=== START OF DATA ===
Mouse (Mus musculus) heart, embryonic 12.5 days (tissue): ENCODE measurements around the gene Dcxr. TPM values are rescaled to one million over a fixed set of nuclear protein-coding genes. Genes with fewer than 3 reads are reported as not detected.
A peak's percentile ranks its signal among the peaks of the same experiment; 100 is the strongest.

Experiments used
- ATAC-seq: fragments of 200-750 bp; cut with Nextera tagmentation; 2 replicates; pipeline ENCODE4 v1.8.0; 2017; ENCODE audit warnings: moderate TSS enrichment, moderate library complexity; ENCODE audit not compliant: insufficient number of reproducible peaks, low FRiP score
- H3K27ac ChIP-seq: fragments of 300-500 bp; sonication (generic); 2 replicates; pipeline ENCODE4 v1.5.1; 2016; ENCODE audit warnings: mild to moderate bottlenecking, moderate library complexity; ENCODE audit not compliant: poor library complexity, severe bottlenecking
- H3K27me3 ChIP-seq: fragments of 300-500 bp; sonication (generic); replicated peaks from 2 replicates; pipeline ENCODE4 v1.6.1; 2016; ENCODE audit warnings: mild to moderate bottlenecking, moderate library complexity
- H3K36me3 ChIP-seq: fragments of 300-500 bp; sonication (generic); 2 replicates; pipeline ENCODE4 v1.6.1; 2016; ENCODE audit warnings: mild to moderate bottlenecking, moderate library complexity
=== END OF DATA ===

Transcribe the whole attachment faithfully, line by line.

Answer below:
Mouse (Mus musculus) heart, embryonic 12.5 days (tissue): ENCODE measurements around the gene Dcxr. TPM values are rescaled to one million over a fixed set of nuclear protein-coding genes. Genes with fewer than 3 reads are reported as not detected.
A peak's percentile ranks its signal among the peaks of the same experiment; 100 is the strongest.

Experiments used
- ATAC-seq: fragments of 200-750 bp; cut with Nextera tagmentation; 2 replicates; pipeline ENCODE4 v1.8.0; 2017; ENCODE audit warnings: moderate TSS enrichment, moderate library complexity; ENCODE audit not compliant: insufficient number of reproducible peaks, low FRiP score
- H3K27ac ChIP-seq: fragments of 300-500 bp; sonication (generic); 2 replicates; pipeline ENCODE4 v1.5.1; 2016; ENCODE audit warnings: mild to moderate bottlenecking, moderate library complexity; ENCODE audit not compliant: poor library complexity, severe bottlenecking
- H3K27me3 ChIP-seq: fragments of 300-500 bp; sonication (generic); replicated peaks from 2 replicates; pipeline ENCODE4 v1.6.1; 2016; ENCODE audit warnings: mild to moderate bottlenecking, moderate library complexity
- H3K36me3 ChIP-seq: fragments of 300-500 bp; sonication (generic); 2 replicates; pipeline ENCODE4 v1.6.1; 2016; ENCODE audit warnings: mild to moderate bottlenecking, moderate library complexity